Indeed, though intricate questions of interplay can arise where legal frameworks interlink, the international legal community has developed tools of interpretation to guide the application of the law in concrete cases. The question of interplay is not the primary challenge we face – these rules are not terribly complicated. Instead, it is the question of meaningful implementation of our existing frameworks for the effective protection of children that is the greatest challenge.

The ICRC is concerned not only with inadequate implementation, but also with the selective implementation of the law, whereby children who fall into certain categories or are associated with certain labels – categories such as “migrant” or “girl,” and labels such as “violent extremist” – are often at greater risk of facing lower standards of implementation of existing legal protections.

The ICRC has observed this lowering of standards manifest in a number of ways. For example, across a number of contemporary contexts the ICRC has seen a surge in the detention of children. Particularly in the context of children associated with armed groups, we are concerned about emerging policies and practices that discriminate amongst children on the basis of their age in a manner inconsistent with international law – creating blanket categories of “good children” and “bad children” based on perceived maturity. For example, the ICRC has observed State practice including the separation of children above a certain age from their families, and decisions against facilitating return to countries of origin based on arbitrary age. Finally, we have observed that extremely young children associated with armed groups are being sentenced for their own alleged criminal wrongdoing: States are thus prosecuting children on the basis of an age of criminal responsibility that falls below international standards.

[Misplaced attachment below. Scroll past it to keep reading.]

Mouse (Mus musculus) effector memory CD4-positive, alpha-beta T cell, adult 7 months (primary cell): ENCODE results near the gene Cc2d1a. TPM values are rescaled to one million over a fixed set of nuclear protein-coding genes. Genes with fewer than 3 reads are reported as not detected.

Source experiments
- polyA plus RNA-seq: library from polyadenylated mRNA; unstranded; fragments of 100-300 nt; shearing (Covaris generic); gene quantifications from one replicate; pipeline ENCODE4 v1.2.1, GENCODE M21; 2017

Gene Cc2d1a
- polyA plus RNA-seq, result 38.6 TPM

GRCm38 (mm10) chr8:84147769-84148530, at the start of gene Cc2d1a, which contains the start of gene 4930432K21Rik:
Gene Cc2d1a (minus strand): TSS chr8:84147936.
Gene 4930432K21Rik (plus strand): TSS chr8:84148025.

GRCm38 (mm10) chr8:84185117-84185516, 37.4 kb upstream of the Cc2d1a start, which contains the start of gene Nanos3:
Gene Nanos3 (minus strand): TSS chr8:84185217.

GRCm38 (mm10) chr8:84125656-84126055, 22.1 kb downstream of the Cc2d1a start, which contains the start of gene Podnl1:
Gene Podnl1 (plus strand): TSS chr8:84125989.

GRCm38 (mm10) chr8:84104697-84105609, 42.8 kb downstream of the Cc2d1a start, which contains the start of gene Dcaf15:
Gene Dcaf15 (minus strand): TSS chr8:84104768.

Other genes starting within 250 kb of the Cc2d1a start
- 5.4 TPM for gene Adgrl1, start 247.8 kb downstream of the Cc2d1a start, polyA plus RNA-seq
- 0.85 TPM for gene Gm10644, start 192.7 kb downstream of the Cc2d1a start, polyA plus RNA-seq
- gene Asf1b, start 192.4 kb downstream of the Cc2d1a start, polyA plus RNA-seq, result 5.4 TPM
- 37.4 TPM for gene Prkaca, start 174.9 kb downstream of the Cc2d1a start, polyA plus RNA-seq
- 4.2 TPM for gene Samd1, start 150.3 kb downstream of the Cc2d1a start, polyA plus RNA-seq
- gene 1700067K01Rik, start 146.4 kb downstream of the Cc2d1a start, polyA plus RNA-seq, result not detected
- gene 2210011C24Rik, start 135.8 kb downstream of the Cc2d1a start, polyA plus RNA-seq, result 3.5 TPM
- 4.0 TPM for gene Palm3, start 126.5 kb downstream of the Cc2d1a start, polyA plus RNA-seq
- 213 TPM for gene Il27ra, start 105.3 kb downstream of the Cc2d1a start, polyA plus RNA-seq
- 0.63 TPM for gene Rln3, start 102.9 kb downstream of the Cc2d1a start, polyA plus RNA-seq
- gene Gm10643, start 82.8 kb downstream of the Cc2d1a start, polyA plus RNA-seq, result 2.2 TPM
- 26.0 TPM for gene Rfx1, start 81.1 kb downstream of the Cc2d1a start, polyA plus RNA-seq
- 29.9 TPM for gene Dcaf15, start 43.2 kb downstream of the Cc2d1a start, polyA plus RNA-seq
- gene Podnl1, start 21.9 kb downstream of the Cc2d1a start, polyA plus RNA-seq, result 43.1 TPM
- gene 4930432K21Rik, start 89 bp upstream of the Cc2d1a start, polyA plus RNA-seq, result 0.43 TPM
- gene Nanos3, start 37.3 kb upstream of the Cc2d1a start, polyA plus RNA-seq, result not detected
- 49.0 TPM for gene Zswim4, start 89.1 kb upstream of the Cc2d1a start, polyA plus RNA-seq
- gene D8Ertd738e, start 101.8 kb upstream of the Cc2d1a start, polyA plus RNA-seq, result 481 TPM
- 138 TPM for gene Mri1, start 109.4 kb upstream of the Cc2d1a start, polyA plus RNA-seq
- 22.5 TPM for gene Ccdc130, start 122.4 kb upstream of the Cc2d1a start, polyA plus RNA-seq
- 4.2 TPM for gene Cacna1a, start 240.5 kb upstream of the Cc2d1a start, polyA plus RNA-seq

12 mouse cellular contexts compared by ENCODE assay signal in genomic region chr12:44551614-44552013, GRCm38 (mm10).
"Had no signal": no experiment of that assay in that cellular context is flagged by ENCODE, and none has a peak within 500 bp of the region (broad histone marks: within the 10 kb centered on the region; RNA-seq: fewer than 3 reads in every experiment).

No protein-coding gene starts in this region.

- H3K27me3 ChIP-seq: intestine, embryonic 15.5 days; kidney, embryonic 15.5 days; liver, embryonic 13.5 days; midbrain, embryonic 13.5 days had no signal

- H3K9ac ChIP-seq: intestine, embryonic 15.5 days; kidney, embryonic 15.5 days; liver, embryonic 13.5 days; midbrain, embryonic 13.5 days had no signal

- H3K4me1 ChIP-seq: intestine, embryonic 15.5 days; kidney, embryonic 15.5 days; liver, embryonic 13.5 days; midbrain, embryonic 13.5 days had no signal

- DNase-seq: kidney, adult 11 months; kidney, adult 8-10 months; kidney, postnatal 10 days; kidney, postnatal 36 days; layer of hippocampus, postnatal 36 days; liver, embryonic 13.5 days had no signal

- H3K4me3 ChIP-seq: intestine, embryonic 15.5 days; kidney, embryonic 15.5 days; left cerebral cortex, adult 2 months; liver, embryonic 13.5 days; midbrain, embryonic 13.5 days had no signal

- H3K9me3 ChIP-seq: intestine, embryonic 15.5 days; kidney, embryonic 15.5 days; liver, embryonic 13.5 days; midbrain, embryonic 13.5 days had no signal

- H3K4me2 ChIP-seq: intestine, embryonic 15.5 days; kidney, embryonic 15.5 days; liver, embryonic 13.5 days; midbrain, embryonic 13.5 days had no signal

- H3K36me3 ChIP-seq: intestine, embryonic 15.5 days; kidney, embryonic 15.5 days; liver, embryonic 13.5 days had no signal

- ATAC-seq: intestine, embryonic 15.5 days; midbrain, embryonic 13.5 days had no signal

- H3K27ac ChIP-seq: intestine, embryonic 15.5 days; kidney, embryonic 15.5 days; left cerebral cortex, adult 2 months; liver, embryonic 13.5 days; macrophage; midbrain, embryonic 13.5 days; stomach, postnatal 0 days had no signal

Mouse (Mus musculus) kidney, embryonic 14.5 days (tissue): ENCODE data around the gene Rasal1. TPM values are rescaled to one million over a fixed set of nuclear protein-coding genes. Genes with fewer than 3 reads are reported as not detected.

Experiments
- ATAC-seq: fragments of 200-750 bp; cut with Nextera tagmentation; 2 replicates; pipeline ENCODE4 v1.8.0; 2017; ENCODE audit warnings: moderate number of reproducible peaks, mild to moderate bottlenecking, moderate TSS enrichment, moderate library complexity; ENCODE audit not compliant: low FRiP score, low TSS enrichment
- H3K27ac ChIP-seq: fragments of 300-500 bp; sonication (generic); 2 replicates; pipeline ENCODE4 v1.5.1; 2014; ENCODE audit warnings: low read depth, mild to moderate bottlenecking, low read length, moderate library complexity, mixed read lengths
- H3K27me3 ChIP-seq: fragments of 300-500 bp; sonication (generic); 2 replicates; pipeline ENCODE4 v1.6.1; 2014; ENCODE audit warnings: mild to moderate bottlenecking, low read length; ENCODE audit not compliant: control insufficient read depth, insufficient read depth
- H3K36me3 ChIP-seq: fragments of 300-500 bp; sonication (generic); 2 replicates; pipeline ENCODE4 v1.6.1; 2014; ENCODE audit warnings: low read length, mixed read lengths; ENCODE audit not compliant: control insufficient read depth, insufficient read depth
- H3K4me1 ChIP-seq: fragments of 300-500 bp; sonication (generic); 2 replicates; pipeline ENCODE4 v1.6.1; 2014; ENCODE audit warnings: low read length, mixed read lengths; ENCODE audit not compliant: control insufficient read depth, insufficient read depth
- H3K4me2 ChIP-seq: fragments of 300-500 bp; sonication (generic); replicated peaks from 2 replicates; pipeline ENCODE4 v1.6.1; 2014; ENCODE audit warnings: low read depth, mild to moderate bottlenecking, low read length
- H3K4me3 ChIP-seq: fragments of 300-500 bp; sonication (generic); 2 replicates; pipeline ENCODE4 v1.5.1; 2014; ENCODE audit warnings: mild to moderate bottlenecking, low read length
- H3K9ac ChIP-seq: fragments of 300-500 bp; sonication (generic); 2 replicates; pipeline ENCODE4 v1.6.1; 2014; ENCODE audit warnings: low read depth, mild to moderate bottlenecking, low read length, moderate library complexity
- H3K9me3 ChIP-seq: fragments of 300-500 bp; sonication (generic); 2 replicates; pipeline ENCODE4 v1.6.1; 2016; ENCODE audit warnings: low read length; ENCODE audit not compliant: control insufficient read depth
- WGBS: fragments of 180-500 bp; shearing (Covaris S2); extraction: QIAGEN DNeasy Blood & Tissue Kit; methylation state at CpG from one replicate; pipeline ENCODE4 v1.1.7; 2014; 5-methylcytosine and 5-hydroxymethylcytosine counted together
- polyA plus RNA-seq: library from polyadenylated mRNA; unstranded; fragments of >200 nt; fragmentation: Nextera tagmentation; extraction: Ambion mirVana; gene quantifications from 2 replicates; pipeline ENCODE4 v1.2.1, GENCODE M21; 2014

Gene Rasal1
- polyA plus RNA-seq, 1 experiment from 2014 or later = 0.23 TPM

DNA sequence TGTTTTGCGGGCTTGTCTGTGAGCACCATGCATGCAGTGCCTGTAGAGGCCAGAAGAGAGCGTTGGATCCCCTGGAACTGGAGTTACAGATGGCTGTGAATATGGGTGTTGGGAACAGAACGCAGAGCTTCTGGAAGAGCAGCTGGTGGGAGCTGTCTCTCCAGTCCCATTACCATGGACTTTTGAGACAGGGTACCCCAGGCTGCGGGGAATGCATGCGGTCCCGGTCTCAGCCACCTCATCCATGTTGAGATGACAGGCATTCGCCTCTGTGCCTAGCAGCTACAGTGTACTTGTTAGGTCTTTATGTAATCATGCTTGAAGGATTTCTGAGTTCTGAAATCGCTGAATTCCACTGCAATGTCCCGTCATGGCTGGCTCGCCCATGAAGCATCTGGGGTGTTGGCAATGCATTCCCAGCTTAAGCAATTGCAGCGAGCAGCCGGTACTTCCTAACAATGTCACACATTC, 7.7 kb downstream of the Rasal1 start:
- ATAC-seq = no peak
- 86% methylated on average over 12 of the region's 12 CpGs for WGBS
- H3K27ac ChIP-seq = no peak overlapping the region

In closing, I wish to leave you with a final observation. It is not always politically palatable to lay down the letter of the law in answer to questions of national borders or national security, even in matters concerning children. Undoubtedly, the humanitarian crises we face raise emotive, difficult political issues – but the law provides a sober mechanism for navigating these difficulties, and represents the common ground on which the protection of our future generations must be built. All children – without distinction based on their age, gender, migration status, religion, and without distinction based on whether they are associated with an armed group – are entitled to the protections afforded to them by the applicable legal framework.

On this note, I call on you and your governments to implement, apply and enforce these standards in today's humanitarian crises, without distinction.